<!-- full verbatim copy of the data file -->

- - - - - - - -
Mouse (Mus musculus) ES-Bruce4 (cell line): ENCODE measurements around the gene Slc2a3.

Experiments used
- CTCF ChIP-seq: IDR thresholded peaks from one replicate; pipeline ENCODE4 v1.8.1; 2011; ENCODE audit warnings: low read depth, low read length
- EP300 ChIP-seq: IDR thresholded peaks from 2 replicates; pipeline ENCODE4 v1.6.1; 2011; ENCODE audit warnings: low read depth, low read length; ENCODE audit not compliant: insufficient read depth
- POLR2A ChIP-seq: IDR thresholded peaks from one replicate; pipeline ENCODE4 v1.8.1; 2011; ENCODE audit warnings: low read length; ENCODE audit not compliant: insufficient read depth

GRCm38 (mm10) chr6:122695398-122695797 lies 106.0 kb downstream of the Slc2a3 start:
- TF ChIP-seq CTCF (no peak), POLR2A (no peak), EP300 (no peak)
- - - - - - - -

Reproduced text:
Mouse (Mus musculus) ES-Bruce4 (cell line): ENCODE measurements around the gene Slc2a3.

Experiments used
- CTCF ChIP-seq: IDR thresholded peaks from one replicate; pipeline ENCODE4 v1.8.1; 2011; ENCODE audit warnings: low read depth, low read length
- EP300 ChIP-seq: IDR thresholded peaks from 2 replicates; pipeline ENCODE4 v1.6.1; 2011; ENCODE audit warnings: low read depth, low read length; ENCODE audit not compliant: insufficient read depth
- POLR2A ChIP-seq: IDR thresholded peaks from one replicate; pipeline ENCODE4 v1.8.1; 2011; ENCODE audit warnings: low read length; ENCODE audit not compliant: insufficient read depth

GRCm38 (mm10) chr6:122695398-122695797 lies 106.0 kb downstream of the Slc2a3 start:
- TF ChIP-seq CTCF (no peak), POLR2A (no peak), EP300 (no peak)